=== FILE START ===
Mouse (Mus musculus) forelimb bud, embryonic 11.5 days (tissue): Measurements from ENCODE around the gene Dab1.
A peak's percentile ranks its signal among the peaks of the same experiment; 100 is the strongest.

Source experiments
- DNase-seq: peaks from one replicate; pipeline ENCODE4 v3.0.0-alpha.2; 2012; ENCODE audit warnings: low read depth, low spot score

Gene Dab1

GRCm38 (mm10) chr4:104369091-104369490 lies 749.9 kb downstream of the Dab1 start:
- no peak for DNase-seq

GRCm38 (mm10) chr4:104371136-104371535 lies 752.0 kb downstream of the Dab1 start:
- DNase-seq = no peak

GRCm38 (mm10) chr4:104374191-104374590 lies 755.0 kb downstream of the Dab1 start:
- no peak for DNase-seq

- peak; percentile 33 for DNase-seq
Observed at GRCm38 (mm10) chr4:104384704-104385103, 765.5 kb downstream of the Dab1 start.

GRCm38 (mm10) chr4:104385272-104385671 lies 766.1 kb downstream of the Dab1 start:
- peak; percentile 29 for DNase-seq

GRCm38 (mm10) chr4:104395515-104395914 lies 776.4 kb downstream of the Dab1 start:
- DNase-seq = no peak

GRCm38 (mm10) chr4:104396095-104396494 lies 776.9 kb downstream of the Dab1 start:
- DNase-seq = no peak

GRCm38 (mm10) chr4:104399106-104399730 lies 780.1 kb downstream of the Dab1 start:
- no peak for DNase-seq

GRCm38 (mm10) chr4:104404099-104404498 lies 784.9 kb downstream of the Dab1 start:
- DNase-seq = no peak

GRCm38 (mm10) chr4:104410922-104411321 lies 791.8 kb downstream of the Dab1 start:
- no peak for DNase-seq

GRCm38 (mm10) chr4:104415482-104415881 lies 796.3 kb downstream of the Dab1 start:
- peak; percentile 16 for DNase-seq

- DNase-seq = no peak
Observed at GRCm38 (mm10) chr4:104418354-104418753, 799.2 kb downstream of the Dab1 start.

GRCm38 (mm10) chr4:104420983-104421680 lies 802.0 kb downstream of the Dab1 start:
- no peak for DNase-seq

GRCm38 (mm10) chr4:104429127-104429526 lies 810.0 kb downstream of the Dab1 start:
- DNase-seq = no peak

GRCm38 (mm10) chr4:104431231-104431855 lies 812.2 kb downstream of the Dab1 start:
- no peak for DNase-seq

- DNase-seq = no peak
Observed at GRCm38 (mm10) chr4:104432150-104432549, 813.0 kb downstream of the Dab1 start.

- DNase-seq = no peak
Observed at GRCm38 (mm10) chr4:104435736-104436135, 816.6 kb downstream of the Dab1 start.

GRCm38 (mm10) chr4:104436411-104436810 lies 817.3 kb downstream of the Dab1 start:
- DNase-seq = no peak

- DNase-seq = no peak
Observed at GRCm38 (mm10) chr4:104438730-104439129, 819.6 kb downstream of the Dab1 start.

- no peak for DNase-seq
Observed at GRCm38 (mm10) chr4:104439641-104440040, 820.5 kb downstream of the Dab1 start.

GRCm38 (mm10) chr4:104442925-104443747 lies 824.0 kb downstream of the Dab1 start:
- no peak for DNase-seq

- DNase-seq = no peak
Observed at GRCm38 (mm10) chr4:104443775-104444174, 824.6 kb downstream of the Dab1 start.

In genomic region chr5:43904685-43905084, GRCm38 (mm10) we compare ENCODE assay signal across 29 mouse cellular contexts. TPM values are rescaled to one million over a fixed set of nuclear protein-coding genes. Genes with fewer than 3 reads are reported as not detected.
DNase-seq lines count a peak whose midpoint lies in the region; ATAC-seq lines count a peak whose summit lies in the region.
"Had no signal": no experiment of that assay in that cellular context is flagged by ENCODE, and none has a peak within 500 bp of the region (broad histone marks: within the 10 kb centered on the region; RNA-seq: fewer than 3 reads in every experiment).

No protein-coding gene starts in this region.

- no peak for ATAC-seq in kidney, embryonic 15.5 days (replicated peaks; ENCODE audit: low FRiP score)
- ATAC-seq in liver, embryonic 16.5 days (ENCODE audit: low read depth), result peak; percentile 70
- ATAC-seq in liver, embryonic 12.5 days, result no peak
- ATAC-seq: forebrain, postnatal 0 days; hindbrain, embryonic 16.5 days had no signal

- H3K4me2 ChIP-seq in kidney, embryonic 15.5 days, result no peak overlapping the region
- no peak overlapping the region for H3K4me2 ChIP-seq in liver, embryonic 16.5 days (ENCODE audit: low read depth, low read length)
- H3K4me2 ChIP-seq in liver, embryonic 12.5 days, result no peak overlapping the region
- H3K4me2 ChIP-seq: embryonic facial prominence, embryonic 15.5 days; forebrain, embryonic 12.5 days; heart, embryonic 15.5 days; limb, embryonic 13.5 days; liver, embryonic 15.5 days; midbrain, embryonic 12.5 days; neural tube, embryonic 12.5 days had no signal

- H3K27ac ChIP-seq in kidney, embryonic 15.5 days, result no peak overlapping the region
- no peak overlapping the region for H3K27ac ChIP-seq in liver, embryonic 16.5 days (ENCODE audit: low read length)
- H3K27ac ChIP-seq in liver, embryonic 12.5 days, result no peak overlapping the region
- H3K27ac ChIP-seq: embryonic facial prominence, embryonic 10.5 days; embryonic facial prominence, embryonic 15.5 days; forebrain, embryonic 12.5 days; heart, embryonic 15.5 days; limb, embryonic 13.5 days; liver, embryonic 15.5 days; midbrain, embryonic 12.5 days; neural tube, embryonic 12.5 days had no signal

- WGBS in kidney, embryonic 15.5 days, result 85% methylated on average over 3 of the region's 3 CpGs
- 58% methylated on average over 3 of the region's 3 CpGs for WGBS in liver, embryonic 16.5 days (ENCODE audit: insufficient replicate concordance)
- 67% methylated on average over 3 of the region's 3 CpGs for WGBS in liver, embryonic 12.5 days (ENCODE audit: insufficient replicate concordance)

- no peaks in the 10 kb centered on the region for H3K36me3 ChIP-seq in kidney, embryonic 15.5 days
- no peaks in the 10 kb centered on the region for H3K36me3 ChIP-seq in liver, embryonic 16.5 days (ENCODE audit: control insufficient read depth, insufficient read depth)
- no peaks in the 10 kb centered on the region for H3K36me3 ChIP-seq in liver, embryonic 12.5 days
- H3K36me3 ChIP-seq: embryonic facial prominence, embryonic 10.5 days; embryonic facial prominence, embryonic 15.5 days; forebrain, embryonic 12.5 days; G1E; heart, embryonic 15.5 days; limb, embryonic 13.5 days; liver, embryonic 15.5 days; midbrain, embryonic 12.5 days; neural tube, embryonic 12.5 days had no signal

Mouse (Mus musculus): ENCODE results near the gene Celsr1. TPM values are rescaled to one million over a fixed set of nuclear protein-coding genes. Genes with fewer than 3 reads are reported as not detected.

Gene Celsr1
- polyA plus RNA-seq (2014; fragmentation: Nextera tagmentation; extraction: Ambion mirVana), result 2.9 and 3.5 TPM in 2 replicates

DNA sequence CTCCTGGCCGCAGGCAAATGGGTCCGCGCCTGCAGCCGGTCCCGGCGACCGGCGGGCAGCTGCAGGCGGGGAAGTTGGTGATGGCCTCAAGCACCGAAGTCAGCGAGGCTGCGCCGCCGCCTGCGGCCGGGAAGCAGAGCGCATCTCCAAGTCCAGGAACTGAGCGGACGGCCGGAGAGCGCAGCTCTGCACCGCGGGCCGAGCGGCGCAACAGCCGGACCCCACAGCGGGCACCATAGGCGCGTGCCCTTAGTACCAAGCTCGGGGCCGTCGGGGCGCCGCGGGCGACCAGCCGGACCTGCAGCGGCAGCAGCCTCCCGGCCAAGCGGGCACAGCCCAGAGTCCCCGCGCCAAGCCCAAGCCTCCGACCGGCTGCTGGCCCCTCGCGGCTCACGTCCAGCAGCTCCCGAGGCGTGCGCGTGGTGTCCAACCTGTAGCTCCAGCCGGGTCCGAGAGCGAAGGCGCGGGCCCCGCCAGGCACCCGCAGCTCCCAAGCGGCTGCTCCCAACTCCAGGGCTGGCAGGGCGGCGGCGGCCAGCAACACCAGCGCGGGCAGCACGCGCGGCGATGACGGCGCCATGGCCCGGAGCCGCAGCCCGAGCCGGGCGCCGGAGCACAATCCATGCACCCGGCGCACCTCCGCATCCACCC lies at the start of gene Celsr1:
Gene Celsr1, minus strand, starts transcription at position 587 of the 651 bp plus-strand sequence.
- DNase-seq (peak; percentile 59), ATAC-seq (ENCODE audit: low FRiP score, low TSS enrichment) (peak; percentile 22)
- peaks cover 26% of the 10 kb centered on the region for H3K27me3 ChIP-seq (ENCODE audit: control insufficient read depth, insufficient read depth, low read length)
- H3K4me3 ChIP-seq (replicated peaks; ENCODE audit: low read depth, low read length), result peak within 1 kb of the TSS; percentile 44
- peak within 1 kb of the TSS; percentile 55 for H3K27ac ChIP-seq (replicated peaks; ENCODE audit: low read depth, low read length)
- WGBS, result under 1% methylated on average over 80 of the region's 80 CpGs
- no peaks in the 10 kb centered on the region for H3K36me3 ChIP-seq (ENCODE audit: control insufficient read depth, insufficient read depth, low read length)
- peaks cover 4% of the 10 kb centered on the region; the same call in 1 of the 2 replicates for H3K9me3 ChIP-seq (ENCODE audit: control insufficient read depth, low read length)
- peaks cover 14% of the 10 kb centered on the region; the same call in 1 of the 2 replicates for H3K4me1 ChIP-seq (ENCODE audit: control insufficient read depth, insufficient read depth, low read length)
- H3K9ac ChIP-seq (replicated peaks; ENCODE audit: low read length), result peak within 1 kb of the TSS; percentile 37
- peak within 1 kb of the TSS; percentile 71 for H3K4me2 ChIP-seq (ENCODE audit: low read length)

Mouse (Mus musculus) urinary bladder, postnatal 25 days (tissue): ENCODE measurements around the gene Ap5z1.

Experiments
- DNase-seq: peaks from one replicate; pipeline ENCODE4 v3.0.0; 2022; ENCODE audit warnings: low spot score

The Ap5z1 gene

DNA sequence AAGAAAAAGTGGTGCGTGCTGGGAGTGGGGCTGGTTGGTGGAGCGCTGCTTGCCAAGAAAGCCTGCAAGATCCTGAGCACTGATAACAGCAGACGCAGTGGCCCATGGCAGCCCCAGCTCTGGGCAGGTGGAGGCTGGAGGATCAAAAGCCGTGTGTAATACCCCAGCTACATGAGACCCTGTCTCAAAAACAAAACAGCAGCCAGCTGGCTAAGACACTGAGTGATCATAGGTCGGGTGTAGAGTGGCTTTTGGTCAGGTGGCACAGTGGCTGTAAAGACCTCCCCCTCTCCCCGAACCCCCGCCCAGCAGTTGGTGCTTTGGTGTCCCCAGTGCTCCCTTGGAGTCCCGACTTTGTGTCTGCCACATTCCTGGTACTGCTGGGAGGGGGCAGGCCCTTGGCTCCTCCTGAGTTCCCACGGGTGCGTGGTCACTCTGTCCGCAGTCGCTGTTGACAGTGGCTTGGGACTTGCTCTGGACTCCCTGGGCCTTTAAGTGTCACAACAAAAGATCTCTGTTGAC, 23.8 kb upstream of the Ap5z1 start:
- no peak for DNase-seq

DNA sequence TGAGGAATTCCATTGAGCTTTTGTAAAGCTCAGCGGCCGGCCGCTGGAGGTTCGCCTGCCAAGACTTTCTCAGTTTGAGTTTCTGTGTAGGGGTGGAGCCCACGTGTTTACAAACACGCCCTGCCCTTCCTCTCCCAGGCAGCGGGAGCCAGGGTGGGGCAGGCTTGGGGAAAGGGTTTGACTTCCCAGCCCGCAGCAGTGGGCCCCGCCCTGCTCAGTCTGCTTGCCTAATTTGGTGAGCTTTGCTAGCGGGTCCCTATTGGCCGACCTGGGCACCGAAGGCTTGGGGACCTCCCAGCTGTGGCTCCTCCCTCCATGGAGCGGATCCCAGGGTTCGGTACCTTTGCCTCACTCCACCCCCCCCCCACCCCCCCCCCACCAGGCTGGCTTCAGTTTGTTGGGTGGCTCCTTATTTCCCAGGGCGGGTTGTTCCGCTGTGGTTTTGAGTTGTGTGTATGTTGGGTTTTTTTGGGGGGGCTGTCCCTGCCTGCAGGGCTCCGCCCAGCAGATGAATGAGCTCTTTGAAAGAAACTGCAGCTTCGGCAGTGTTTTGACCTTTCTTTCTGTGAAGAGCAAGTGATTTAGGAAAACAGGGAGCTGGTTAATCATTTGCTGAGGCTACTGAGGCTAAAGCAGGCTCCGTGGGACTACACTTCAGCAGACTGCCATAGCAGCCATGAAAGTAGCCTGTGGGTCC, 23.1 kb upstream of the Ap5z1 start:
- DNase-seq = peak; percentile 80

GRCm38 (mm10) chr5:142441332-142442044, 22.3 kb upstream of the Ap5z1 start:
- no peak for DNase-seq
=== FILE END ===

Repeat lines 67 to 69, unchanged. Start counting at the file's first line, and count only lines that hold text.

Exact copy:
- 58% methylated on average over 3 of the region's 3 CpGs for WGBS in liver, embryonic 16.5 days (ENCODE audit: insufficient replicate concordance)
- 67% methylated on average over 3 of the region's 3 CpGs for WGBS in liver, embryonic 12.5 days (ENCODE audit: insufficient replicate concordance)

- no peaks in the 10 kb centered on the region for H3K36me3 ChIP-seq in kidney, embryonic 15.5 days